Use this URL to cite or link to this record in EThOS: https://ethos.bl.uk/OrderDetails.do?uin=uk.bl.ethos.763032
Title: Current urban environment and psychological pathways to psychosis
Author: Gardener, C. A.
ISNI:       0000 0004 7659 8125
Awarding Body: UCL (University College London)
Current Institution: University College London (University of London)
Date of Award: 2015
Availability of Full Text:
Access from EThOS:
Full text unavailable from EThOS. Please try the link below.
Access from Institution:
Abstract:
Background: Urban environment is a risk factor for psychosis, with literature assessing various conceptualisations of urbanicity, from deprivation to social capital. Cognitive models (Garety et al., 2007), propose the importance of affective and cognitive processes in the development and maintenance of psychosis; however research investigating the potential psychological pathways from urbanicity to psychosis are limited. The current study aims to assess the interplay between urban neighbourhood and psychological processes, on risk of psychosis. Method: This case-control study (134 first episode psychosis cases and 258 population controls), used the social environment assessment tool to elicit participant's perceptions of their current neighbourhoods safety and social capital. The assessment of psychological variables included, anxiety, schematic beliefs and a jumping to conclusions bias (JTC). The interplay between the variables was assessed using logistic regression and multiple mediation and moderation analyses. Results: Anxiety, schematic beliefs and JTC were associated with increased risk for psychosis; and area safety and social capital was associated with a 1.71 increase in odds for psychosis, although this relationship appeared present for individuals within an intermediate social class. Positive other beliefs partially mediated the association between neighbourhood safety and social capital and psychosis, by reducing risk. Lastly an exploratory three-way interaction indicated the possible importance of a JTC bias in increasing odds for psychosis, in the context of low anxiety, within an environment with low safety and social capital. Conclusion: Similarly to wider literature, the importance of affective and cognitive processes in psychosis is reiterated. This study highlights the complex relationship between psychosis and urban neighbourhood safety and social capital, which is likely to interact with other individual variables in increasing risk. The clinical implications of the protective benefit of positive other beliefs is discussed, in relation to bolstering social support and the field of Community Psychology.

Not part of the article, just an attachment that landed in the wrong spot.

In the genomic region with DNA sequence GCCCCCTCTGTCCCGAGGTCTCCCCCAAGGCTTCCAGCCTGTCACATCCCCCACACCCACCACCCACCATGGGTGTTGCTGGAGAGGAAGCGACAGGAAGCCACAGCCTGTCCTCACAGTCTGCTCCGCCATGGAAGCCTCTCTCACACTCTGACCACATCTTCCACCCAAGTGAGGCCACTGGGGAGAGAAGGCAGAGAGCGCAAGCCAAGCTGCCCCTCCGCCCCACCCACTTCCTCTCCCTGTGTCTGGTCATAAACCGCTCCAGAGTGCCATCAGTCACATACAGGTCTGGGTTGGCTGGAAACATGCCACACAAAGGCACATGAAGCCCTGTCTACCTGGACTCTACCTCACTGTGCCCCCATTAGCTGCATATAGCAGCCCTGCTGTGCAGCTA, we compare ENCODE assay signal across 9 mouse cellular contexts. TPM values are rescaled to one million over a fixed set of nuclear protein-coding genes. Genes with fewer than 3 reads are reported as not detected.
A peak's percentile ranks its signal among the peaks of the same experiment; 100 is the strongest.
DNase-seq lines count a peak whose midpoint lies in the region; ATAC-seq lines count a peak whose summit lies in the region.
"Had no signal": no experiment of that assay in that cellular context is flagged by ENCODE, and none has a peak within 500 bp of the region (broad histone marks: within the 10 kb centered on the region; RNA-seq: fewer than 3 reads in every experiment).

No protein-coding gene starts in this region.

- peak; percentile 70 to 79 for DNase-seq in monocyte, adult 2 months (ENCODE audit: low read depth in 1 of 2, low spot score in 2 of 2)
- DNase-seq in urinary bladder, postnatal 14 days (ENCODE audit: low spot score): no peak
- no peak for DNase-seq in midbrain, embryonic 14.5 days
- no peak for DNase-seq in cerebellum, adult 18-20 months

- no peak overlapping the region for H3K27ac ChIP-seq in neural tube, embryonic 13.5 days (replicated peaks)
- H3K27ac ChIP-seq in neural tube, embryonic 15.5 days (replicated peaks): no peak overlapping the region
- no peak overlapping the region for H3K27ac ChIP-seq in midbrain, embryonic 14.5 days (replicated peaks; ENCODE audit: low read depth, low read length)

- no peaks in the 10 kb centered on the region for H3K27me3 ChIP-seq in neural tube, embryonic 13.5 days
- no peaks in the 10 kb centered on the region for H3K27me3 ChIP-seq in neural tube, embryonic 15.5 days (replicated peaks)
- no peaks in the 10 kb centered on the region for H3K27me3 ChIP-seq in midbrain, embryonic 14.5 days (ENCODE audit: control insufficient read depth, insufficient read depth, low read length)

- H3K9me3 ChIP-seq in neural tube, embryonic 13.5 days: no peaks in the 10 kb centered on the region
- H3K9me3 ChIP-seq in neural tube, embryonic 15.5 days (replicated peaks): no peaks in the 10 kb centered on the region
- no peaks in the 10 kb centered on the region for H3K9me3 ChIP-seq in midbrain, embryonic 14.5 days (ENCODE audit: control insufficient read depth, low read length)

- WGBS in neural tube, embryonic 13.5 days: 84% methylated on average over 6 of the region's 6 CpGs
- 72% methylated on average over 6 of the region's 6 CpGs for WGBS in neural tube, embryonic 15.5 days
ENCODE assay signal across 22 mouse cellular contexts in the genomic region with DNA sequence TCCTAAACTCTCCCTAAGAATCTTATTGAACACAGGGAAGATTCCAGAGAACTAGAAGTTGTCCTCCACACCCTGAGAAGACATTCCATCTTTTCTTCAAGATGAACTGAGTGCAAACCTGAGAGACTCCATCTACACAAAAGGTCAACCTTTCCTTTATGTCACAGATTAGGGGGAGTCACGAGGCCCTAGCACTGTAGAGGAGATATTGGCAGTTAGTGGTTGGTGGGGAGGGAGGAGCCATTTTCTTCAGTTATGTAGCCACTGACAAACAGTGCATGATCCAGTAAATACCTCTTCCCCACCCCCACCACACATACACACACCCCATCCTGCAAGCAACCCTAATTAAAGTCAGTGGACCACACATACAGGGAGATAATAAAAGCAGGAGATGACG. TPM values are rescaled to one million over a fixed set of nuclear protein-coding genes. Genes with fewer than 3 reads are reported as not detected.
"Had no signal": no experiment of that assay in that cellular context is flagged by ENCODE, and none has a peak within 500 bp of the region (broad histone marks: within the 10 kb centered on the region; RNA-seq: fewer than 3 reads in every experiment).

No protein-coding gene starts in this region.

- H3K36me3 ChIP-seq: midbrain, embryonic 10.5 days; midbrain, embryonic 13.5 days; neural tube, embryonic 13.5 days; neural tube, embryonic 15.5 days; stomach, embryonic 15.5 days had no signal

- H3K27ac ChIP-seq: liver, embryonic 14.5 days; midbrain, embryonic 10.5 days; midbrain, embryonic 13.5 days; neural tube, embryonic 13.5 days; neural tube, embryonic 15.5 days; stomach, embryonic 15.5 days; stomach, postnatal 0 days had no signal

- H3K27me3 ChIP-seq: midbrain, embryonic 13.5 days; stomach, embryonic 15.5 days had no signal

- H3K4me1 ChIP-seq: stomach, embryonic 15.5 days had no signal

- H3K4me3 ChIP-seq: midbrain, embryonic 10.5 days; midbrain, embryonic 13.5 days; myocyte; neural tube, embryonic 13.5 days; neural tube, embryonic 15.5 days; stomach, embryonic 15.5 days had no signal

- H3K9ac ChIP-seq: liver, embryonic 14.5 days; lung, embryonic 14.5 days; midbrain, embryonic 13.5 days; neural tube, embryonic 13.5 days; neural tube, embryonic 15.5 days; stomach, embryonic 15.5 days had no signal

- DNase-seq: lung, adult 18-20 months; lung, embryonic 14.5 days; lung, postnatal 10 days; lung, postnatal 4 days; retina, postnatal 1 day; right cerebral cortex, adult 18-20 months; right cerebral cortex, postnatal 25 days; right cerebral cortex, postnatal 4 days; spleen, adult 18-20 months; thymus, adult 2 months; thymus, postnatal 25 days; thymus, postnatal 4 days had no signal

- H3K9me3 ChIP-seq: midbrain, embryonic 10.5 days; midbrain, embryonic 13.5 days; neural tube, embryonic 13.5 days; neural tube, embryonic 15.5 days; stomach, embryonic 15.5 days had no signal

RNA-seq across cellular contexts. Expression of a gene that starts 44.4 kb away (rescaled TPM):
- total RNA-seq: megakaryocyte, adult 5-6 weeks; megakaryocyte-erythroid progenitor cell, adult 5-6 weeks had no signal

Supervisor: Not available Sponsor: Not available
Qualification Name: Thesis (Ph.D.) Qualification Level: Doctoral
EThOS ID: uk.bl.ethos.763032  DOI: Not available
Share: